Though we're strangers, still I love you = I love you more than your mask
And you know you have to trust this to be true = And I know that's much to ask
But lay down your fears = Come and join this feast
I love my church. For many reasons, one of which is the sense of community that I find there. We celebrate together every week. We receive the word of the Lord, we confess sin, we pray for healing, we acknowledge the creeds, and we come forward together, one by one, to receive the body and blood, the wine and the bread. Each week the priest says to us with joy "The Peace of Christ be with you!" and we respond "And also with you!" Then we turn to everyone we can reach and pass the peace. The peace of the Lord be with you...
I don't know everyone personally. But at each membership or baptism service, when young and old alike are brought into the family, the church is asked to make a vow to uphold and support these new members or newly baptized in their faith. To me, this is an enormously weighty vow, and frequently I am too terrified to reply. A commitment to community: I may not know you, but I vow before God to help you in your faith, in anyway I can.
But sometimes I timidly add my voice to the others: I will...with God's help.
Though I love you, still we're strangers = Prisoners in these lonely hearts
Though our blindness separates us = Still a Light shines in the dark
And His outstretched arms = Are still strong enough to reach
Behind these prison bars, to set us free
Another way I find community in my church is through my small group. Not so small actually --counting children and babies we're nearly 20 strong. Some of these people are my best friends; others I am just beginning to know and trust. But it doesn't matter. We have committed to be a community together, a community that celebrates and mourns together, that encourages and confronts when necessary. We have laughed till we cried, and we have cried till there were no tears left. We pray together, read to each other from the Bible and Prayer Book, and commit to seek what is good for each member and their families. It can be scary to be so close to people, to make the conscious decision to know and be known. But Christ is in our midst. And we are finding healing in his presence.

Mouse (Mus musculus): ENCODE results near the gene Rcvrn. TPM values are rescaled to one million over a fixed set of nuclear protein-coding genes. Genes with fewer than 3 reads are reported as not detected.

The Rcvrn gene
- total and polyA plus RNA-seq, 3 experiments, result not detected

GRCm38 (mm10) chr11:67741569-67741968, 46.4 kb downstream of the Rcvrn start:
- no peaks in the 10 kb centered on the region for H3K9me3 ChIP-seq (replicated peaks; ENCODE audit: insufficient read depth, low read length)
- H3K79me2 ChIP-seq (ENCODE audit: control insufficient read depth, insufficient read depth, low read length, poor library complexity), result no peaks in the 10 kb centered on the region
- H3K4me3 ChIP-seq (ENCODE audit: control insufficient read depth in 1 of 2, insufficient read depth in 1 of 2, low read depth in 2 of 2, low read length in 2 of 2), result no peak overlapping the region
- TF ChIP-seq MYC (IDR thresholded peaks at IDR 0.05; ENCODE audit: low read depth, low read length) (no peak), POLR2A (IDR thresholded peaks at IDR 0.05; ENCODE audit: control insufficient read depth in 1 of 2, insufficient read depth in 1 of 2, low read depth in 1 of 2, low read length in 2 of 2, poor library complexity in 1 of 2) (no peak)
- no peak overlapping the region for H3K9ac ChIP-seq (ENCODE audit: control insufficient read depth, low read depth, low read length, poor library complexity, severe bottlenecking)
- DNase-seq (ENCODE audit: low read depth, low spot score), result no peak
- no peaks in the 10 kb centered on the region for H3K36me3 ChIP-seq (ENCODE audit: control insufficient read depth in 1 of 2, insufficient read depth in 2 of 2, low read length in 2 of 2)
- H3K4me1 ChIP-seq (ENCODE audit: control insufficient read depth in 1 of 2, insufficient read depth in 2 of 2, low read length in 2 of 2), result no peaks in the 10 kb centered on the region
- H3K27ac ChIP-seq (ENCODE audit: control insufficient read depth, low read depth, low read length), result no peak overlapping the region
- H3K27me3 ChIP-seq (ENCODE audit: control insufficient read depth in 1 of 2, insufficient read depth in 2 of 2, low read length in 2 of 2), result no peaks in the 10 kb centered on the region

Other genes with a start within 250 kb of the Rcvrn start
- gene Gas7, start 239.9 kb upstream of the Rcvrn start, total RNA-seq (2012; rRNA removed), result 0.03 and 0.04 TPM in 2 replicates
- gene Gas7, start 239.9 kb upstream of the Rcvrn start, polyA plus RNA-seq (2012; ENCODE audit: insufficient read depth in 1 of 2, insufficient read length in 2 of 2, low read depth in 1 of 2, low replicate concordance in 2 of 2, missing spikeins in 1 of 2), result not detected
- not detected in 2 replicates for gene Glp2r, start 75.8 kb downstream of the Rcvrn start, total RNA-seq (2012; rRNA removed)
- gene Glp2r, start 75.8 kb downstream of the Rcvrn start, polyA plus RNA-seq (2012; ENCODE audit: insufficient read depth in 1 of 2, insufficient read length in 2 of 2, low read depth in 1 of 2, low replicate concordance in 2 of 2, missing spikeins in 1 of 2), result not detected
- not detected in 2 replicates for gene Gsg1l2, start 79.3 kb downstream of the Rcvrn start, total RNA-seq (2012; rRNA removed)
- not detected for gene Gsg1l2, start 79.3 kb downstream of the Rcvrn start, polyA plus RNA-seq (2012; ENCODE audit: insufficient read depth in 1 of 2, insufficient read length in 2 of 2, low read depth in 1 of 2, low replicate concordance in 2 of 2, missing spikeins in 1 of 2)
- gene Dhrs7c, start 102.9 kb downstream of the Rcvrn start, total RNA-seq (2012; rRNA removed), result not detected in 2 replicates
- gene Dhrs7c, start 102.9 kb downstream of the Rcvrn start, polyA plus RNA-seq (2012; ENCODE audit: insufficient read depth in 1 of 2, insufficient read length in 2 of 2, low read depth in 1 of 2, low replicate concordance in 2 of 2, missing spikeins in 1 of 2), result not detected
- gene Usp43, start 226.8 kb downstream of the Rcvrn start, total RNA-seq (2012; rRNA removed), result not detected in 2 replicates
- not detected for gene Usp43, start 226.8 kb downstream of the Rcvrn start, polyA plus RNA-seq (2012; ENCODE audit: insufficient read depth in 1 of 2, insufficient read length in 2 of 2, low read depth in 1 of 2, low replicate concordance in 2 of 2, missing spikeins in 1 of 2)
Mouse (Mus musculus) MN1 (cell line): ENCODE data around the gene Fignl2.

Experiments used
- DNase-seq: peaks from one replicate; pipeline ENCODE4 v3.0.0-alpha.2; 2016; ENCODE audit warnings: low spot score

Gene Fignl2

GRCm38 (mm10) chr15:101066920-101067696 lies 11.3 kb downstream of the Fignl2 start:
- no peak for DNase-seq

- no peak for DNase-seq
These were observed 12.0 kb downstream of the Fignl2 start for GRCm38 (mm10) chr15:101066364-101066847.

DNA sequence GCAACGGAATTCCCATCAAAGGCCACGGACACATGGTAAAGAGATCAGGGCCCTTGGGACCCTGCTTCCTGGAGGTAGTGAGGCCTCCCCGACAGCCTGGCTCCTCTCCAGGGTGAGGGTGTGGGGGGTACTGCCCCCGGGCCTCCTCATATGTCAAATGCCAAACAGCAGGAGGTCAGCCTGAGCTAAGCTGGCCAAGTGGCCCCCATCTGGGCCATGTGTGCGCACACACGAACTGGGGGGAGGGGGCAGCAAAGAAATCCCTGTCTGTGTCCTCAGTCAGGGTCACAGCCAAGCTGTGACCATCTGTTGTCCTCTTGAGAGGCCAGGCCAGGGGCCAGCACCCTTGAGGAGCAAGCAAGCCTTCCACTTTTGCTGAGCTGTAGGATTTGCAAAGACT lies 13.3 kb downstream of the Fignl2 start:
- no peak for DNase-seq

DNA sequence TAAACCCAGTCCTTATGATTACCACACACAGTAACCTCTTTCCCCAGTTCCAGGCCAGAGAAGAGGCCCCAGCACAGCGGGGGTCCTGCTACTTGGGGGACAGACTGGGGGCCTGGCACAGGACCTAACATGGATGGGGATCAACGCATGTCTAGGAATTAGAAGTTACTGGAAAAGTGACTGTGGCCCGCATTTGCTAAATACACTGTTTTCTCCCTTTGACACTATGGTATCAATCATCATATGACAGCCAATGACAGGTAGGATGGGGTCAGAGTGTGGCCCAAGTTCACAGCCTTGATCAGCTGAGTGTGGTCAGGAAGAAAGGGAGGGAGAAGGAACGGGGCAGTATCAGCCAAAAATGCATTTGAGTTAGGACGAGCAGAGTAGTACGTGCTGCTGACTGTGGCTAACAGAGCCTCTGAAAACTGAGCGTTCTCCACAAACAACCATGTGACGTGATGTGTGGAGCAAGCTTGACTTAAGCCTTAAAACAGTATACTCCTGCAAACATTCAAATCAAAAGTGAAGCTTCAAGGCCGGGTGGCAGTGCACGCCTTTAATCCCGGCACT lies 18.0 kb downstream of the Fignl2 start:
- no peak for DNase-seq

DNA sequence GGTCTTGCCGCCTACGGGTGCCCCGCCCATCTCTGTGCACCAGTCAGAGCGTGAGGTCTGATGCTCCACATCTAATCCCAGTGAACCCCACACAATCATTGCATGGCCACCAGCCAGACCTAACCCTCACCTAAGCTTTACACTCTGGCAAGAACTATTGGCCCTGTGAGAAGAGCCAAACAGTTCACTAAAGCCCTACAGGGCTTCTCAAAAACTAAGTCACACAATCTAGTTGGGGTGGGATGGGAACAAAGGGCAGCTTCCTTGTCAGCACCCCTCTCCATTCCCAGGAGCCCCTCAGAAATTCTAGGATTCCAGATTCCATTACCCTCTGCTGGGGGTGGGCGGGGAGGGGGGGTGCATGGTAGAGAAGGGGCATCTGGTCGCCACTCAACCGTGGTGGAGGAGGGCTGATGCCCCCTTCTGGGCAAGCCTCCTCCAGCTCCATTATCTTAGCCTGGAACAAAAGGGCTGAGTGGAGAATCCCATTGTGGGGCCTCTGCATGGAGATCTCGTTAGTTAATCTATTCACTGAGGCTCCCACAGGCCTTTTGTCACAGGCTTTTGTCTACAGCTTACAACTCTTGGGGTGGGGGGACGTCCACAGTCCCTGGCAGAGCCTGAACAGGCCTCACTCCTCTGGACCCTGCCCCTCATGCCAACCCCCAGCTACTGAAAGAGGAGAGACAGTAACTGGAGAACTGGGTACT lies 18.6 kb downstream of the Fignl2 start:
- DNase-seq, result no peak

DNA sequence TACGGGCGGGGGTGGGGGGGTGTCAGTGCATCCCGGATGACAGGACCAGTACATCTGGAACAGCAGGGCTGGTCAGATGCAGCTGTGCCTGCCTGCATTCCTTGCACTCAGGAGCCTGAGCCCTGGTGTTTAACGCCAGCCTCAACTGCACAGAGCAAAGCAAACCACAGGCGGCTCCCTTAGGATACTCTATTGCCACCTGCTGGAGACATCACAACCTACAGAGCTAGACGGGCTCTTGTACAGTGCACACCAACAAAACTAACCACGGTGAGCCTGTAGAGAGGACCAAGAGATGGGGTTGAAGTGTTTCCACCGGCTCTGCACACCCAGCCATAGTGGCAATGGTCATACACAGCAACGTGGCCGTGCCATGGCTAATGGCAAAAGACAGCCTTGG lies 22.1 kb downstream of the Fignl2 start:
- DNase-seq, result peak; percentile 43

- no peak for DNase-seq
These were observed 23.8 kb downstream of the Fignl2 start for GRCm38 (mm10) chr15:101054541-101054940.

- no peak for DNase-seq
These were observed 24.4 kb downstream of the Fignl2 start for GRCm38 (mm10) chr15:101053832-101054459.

So may peace reign down from heaven = Like little pieces of the sky
Little keepers of the promise = Fallen on these souls this drought has dried
In His blood and His body = In this bread and in this wine
Peace to you...Peace of Christ to you
Another thing I love about my church is the liturgy. The only formal liturgy I knew growing up was Rich Mullin's album "A liturgy, a legacy, and a Ragamuffin band." I didn't even know what I was listening to, but I loved it; and I recognized it immediately when I first stepped into my Anglican church, years later. Now, I can't imagine life without it. Every week, every season, every year we are joining in the same celebration with others around the world and throughout hundreds of years past -- a community that transcends both century and country.
I watch the priest celebrate the Eucharist, and hear the words of Jesus "do this in remembrance of me" as he stands before the cross, arms outstretched, the bread broken in his hands. I watch as others come to serve us, as we walk forward one by one, children, teenagers, students, grown-ups, grandparents, family, together. The priest looks me in the eyes as he places the bread in my outstretched hands saying "Catherine, this is the body of Christ"
As a friend of mine likes to say...
Peace of Christ to y'all.
*Song lyrics from "Peace: A Communion Hymn -- by Rich Mullins